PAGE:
Earlier this month, Ohio enacted a restrictive law that, without good reason, would make it harder for many voters to cast a ballot. The measure passed the Republican-controlled Ohio Legislature late last year and was signed by Gov. Mike DeWine, also a Republican, on Jan. 6 — exactly two years after the uprising at the U.S. Capitol. Curbing voting rights is a disgusting way to commemorate the brazen attack on American democracy.
Ohio law makes it difficult to vote multiple ways while failing to improve the security of the election system.
First, it imposes a strict photo ID requirement to vote, making it one of the strictest ID laws in the country. Photo ID laws are not inherently bad. Law matters in detail. On this score, Ohio’s law is unnecessary and harmful. Hopefully, the courts will also find it unconstitutional.
Before the law was passed, Ohio voters could use a number on a driver’s license, military ID, utility bill, bank statement, or paycheck, among other documents, when checking in to vote. Now, however, the list of acceptable IDs has narrowed considerably. A voter must have an Ohio driver’s license, state identification, a US passport, or a military ID. The ID must contain the person’s name and photo and must not have expired. No other identification will suffice. A voter who does not have a valid ID can fill out a provisional ballot, but it will not be counted unless the voter goes to the county board of elections within four days after the election to show an ID. (A voter with a religious objection to being photographed can fill out an affidavit to that effect at the election or board of elections office within four days of the election.) The bill’s primary sponsor, Republican state Senator Theresa Gavarone, said, “We want to encourage people to vote, but On top of that, we want to give people that extra layer of confidence that we’re doing something right here in Ohio.” But the photo ID law has just the opposite effect: It discourages people from voting while doing little to prevent fraud. Impersonation in person—the only type of fraud that ID laws can prevent—doesn’t exist to any measurable degree. Hardly anyone is appearing for polls pretending to be someone else.
Studies have shown that strict photo ID requirements can disenfranchise voters, particularly affecting minority communities where citizens are less likely to have a driver’s license or other government ID. So, this new law does not prevent fraud, but it harms voters. It’s a solution in search of a problem.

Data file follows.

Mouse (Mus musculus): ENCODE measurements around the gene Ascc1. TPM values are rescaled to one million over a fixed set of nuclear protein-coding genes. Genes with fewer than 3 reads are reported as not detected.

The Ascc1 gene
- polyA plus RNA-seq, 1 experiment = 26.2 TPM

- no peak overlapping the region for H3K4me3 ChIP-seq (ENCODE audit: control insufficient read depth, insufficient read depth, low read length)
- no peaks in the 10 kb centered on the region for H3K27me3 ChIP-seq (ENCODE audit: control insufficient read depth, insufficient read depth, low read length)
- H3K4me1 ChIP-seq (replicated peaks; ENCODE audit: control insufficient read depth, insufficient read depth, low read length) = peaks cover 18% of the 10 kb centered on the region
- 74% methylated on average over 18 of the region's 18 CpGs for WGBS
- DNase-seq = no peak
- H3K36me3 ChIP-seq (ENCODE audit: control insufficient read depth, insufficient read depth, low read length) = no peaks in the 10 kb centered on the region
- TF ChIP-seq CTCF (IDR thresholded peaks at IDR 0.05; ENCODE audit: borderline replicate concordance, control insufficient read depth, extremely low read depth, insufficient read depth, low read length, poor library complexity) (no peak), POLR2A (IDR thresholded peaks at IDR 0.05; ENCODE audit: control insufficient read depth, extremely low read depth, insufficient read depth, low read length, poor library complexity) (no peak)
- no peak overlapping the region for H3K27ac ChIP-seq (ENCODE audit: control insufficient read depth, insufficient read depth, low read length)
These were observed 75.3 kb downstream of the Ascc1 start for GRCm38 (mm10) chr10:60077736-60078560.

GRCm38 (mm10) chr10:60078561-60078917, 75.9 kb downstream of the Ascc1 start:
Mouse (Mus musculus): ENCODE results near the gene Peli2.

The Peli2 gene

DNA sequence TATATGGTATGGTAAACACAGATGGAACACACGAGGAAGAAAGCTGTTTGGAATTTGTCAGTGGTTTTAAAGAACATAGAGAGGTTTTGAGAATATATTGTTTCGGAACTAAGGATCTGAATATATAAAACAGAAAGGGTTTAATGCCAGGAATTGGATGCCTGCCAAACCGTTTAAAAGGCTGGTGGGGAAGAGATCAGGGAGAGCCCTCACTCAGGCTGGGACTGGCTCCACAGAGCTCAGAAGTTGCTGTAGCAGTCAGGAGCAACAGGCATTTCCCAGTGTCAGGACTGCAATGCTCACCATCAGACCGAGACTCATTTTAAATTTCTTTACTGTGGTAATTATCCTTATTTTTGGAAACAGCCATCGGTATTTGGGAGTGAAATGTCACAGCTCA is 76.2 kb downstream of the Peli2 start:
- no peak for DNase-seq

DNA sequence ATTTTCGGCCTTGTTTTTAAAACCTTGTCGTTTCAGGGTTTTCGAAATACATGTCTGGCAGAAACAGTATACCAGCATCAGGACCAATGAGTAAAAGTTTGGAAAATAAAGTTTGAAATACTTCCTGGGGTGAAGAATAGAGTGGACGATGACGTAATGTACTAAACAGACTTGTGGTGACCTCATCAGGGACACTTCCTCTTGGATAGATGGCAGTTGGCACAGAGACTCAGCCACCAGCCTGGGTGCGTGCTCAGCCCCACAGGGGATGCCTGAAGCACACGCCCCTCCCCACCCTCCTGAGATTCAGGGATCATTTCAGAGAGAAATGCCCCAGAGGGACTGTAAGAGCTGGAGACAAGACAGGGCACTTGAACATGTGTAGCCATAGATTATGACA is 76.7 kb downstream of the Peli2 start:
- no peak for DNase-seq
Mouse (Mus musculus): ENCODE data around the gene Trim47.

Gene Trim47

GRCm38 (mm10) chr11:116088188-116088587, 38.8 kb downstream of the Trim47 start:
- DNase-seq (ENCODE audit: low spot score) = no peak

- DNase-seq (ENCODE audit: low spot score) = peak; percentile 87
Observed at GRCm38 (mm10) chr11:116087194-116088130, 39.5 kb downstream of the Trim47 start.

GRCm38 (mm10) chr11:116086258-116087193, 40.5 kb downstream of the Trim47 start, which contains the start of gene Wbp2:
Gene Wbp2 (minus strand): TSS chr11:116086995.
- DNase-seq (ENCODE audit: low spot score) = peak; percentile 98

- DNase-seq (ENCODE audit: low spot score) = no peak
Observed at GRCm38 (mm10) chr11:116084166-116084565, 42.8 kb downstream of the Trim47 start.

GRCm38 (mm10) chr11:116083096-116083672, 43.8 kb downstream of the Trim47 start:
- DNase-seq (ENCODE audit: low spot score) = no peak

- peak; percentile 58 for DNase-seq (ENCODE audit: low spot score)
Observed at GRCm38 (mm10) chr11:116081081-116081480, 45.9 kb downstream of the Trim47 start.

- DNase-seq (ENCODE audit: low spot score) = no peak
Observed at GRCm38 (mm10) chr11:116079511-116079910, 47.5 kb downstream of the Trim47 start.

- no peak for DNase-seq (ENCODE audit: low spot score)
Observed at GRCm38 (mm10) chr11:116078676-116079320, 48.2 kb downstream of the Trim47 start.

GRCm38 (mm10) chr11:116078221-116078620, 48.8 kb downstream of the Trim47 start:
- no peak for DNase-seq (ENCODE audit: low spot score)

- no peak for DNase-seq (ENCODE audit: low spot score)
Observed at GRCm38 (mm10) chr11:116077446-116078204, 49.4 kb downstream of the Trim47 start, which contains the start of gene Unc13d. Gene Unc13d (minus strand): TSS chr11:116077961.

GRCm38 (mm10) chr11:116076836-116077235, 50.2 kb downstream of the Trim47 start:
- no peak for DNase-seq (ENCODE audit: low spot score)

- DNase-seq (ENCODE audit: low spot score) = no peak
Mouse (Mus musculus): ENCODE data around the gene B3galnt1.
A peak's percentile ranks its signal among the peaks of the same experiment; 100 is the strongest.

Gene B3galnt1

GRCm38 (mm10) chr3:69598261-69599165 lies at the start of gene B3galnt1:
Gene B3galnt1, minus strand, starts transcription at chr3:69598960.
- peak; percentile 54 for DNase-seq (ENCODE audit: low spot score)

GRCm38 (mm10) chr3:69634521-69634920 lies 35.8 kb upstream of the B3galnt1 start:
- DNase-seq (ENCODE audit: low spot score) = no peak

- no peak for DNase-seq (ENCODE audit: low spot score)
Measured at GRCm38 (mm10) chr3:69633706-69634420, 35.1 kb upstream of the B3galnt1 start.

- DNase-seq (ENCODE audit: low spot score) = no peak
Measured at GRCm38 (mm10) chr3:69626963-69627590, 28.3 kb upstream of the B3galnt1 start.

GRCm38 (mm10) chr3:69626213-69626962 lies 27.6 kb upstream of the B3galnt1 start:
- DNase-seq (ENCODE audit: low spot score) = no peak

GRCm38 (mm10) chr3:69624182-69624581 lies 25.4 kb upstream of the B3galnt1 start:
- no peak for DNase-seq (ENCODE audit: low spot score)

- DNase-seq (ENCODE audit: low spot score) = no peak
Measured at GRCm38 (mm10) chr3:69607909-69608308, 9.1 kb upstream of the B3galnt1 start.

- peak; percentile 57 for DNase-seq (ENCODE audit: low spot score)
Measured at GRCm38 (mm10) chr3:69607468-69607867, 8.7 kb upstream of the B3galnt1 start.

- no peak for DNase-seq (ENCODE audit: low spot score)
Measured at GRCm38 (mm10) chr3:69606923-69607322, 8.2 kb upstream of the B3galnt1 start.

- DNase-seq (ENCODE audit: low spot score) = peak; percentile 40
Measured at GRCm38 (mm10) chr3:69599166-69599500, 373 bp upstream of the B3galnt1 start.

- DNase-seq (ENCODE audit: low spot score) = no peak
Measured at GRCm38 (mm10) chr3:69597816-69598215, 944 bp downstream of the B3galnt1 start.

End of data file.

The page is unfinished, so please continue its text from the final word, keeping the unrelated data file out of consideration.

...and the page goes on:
If Ohio had looked to its southern neighbor, Kentucky, it could have seen how to properly implement a photo ID law. Kentucky boasts an extensive list of acceptable IDs for voting and a fail-safe system for voters who don’t have one. Kentucky IDs do not have an expiration date, meaning a student ID is sufficient. A voter without a photo ID can show a non-photo ID such as a Social Security card or credit card, fill out an affidavit under penalty of perjury explaining why they don’t have an ID, and then vote using a regular ballot. This process reduces the number of provisional ballots, meaning voters do not have to take extra steps to count their ballots. Election officials do not need to process additional ballots after Election Day, so they can better oversee the voting process.
The Kentucky law resulted from a compromise. Its bipartisan support—not to mention its plausibility—gave it an air of legitimacy and avoided protracted litigation. (Full disclosure: I worked on the compromise bill.)
Ohio’s law, by contrast, was a discriminatory measure, and a lawsuit is already underway to overturn the law. While federal courts have been very deferential to states on voting rules and have upheld some voter ID laws in the past, Ohio’s law is an extreme outlier that should not be subject to judicial submission.
The Ohio law makes other nonsensical changes to the state’s election administration. It excludes disabled voters, stating that “[u]In no other circumstances shall a voter vote in a vehicle or at the door of a polling station.” There is no evidence that curbside voting is subject to fraud. This simply makes it easier to conduct balloting on election day, shorten lines at voting machines, and help physically challenged citizens and the elderly, who may find it difficult to wait in line even if they don’t have a disability. This was useful in many places during the COVID-19 pandemic. If local election officials want to implement curbside voting to help their polling stations run more smoothly, the state shouldn’t stand in the way.
The law limits drop boxes for absentee ballots to one per county, located on board of election properties. Of course, Ohio counties are of different sizes, so this measure creates significant disparities in the ease of ballot distribution. These differences will again fall disproportionately on minority voters who tend to live in large cities. Vinton County (the least populous Ohio county) with a population of less than 13,000 would have a drop box, as would Franklin County, the state’s most populous county, which includes Columbus and has more than 1,300,000 residents. And, again, drop boxes don’t lead to fraud. Many states allow multiple, secure drop boxes without issue. Washington, DC, has them in secure locations across the city, in all eight wards, with no widespread fraud. Ohio’s measure makes it harder to deliver ballots without improving the integrity of the election system.
It is an off year for elections in most states but not for overall democracy. Rules enacted now will significantly affect elections in 2024 — and beyond Ohio begins 2023 with a terrible example for the nation and a terrible policy for its citizens.